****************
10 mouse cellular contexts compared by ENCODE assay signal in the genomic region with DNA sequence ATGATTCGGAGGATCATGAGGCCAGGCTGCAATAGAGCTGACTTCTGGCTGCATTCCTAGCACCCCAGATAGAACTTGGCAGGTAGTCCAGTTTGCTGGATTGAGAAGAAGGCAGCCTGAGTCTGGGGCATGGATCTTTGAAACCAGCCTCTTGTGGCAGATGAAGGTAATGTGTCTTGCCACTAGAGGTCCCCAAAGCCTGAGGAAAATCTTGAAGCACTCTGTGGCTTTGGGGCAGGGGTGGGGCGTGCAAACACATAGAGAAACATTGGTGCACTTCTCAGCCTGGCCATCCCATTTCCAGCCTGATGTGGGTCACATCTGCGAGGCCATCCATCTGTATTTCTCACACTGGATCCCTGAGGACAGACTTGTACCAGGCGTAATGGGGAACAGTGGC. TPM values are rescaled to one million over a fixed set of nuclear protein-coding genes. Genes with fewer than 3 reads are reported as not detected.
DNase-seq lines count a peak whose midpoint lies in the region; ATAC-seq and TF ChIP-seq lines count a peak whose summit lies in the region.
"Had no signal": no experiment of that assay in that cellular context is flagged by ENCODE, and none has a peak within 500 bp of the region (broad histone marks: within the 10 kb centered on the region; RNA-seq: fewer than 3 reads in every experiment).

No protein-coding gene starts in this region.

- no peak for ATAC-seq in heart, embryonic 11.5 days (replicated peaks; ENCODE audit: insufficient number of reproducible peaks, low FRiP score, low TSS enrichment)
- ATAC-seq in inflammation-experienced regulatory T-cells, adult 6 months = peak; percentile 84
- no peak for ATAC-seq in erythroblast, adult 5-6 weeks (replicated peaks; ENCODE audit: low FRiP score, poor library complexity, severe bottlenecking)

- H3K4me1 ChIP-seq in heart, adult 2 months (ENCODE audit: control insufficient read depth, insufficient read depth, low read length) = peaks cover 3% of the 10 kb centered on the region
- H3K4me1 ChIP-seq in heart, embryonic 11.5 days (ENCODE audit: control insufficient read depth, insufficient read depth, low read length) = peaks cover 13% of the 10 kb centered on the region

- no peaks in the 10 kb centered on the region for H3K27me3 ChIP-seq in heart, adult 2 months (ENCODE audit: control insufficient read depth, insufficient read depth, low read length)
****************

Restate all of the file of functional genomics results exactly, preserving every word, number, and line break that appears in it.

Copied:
10 mouse cellular contexts compared by ENCODE assay signal in the genomic region with DNA sequence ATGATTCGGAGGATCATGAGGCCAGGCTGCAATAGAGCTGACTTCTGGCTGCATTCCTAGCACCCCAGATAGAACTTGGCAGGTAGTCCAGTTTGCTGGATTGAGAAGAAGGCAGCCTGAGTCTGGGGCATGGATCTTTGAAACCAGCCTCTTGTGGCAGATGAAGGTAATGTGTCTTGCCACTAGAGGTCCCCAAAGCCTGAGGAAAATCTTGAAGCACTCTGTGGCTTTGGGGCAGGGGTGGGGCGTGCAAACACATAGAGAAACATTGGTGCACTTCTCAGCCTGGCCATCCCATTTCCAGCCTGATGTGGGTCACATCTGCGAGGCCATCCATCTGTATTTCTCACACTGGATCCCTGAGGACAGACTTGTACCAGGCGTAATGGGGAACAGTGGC. TPM values are rescaled to one million over a fixed set of nuclear protein-coding genes. Genes with fewer than 3 reads are reported as not detected.
DNase-seq lines count a peak whose midpoint lies in the region; ATAC-seq and TF ChIP-seq lines count a peak whose summit lies in the region.
"Had no signal": no experiment of that assay in that cellular context is flagged by ENCODE, and none has a peak within 500 bp of the region (broad histone marks: within the 10 kb centered on the region; RNA-seq: fewer than 3 reads in every experiment).

No protein-coding gene starts in this region.

- no peak for ATAC-seq in heart, embryonic 11.5 days (replicated peaks; ENCODE audit: insufficient number of reproducible peaks, low FRiP score, low TSS enrichment)
- ATAC-seq in inflammation-experienced regulatory T-cells, adult 6 months = peak; percentile 84
- no peak for ATAC-seq in erythroblast, adult 5-6 weeks (replicated peaks; ENCODE audit: low FRiP score, poor library complexity, severe bottlenecking)

- H3K4me1 ChIP-seq in heart, adult 2 months (ENCODE audit: control insufficient read depth, insufficient read depth, low read length) = peaks cover 3% of the 10 kb centered on the region
- H3K4me1 ChIP-seq in heart, embryonic 11.5 days (ENCODE audit: control insufficient read depth, insufficient read depth, low read length) = peaks cover 13% of the 10 kb centered on the region

- no peaks in the 10 kb centered on the region for H3K27me3 ChIP-seq in heart, adult 2 months (ENCODE audit: control insufficient read depth, insufficient read depth, low read length)